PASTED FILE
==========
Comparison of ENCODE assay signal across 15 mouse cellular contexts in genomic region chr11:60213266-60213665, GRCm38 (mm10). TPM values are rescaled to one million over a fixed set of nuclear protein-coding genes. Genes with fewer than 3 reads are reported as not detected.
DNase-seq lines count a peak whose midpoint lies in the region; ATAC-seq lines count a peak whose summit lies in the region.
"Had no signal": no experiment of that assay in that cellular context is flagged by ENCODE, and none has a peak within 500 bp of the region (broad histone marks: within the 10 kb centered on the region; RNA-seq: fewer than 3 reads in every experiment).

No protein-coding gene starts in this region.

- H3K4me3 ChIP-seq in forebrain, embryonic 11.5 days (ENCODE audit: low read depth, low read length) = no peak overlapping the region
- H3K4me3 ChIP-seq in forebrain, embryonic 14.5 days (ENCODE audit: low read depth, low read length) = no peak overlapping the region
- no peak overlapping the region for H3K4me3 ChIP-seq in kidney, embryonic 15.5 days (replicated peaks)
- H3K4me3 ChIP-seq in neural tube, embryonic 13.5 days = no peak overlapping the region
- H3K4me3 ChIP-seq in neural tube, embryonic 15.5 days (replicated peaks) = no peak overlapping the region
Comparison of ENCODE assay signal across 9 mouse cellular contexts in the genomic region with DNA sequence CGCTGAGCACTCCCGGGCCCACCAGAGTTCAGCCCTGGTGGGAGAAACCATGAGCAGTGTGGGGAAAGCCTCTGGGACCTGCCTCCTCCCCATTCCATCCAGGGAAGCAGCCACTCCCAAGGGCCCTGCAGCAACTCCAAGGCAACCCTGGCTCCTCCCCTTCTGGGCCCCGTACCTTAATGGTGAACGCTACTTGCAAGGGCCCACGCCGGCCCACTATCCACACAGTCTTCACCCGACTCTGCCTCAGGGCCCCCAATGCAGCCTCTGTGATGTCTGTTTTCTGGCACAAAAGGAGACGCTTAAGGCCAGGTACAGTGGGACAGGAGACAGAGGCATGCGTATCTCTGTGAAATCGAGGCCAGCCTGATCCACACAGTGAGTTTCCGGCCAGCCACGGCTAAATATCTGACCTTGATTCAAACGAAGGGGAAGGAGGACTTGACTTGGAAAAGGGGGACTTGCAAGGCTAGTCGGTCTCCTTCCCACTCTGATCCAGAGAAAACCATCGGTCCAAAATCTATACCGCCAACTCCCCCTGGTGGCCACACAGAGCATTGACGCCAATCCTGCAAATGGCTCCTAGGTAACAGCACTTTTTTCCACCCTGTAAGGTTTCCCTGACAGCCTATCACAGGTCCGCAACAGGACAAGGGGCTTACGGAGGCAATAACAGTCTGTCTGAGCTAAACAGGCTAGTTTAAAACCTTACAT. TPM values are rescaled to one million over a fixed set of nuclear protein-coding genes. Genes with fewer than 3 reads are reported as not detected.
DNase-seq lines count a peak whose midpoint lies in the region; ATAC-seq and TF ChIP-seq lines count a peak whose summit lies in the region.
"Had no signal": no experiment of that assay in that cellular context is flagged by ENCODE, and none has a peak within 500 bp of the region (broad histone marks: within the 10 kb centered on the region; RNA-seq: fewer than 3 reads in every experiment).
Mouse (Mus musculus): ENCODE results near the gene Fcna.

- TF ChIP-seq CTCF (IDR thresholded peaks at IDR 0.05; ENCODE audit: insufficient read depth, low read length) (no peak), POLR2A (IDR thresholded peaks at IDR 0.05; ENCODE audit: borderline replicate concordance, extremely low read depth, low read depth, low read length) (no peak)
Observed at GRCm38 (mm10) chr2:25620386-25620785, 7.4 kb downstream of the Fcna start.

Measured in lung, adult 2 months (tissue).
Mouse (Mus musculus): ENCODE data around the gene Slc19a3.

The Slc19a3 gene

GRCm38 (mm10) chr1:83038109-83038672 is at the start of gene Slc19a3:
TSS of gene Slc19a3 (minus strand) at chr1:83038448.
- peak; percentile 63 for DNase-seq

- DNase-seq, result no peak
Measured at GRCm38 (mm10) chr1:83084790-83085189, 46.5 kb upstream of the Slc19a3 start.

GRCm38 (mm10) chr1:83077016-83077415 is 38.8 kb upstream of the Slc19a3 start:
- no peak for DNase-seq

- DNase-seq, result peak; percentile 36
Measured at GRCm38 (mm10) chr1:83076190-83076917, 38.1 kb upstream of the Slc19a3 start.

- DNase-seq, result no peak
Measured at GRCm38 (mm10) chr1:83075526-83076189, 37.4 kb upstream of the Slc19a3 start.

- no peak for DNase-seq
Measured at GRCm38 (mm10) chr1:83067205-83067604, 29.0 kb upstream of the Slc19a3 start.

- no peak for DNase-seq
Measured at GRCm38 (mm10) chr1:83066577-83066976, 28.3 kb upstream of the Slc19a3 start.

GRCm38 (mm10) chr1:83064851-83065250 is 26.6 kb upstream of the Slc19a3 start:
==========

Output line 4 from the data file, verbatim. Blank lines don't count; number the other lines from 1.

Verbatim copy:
No protein-coding gene starts in this region.